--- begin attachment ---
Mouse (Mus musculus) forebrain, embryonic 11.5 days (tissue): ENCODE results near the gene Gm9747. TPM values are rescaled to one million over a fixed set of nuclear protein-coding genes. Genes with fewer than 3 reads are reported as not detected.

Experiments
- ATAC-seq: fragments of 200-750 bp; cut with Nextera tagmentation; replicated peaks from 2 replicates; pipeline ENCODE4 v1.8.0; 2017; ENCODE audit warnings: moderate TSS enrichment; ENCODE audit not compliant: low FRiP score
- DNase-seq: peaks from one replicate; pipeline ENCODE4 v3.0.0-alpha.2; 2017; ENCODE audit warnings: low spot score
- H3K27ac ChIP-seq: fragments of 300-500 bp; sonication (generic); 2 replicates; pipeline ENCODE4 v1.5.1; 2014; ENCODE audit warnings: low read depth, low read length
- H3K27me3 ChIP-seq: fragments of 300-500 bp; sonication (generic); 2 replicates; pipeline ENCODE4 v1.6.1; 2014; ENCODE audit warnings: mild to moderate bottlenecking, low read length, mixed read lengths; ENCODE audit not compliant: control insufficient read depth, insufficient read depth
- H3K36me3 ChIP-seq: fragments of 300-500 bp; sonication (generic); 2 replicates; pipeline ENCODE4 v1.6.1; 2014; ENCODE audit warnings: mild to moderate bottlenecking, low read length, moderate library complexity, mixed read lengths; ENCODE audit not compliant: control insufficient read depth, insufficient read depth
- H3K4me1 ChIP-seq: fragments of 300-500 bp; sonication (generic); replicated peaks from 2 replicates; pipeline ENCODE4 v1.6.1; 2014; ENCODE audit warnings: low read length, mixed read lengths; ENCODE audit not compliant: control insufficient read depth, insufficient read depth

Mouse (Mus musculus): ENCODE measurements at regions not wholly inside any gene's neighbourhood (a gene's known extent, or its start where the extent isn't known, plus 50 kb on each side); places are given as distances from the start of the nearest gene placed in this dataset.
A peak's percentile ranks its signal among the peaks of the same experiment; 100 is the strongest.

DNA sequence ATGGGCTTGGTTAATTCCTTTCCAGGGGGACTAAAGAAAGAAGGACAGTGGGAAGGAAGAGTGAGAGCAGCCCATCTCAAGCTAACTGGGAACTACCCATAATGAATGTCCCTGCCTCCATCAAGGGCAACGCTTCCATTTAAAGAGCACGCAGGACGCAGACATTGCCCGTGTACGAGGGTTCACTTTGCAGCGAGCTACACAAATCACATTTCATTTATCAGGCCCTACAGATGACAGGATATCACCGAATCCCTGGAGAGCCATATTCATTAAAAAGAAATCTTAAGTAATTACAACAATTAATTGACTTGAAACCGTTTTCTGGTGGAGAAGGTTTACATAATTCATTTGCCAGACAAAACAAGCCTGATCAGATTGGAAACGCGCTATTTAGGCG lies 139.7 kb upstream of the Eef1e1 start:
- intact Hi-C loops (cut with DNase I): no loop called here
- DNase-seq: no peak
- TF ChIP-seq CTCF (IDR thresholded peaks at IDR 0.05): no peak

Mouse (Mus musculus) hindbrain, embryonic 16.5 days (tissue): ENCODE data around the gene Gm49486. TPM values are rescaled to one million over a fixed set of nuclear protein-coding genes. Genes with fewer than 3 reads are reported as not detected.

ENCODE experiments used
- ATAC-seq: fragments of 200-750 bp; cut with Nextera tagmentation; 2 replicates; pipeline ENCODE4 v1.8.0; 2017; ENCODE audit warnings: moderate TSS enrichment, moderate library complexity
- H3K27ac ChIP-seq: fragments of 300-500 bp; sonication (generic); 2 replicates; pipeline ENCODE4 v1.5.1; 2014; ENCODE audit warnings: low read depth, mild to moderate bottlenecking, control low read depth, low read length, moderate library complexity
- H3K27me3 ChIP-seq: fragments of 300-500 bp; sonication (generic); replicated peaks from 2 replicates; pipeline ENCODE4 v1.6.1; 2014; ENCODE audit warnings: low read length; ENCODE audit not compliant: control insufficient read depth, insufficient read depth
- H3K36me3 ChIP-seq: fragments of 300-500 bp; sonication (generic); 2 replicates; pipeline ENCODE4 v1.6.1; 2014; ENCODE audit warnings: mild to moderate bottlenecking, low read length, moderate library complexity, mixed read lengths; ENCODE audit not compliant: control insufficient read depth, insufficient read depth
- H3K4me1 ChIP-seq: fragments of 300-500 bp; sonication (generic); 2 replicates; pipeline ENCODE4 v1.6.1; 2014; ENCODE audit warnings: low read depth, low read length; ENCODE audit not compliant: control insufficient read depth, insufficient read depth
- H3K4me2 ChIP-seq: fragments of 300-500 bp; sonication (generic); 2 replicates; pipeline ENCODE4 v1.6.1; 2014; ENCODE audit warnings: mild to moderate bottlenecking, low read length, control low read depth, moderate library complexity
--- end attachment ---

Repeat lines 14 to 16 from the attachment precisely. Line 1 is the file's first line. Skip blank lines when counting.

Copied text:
- TF ChIP-seq CTCF (IDR thresholded peaks at IDR 0.05): no peak

Mouse (Mus musculus) hindbrain, embryonic 16.5 days (tissue): ENCODE data around the gene Gm49486. TPM values are rescaled to one million over a fixed set of nuclear protein-coding genes. Genes with fewer than 3 reads are reported as not detected.

ENCODE experiments used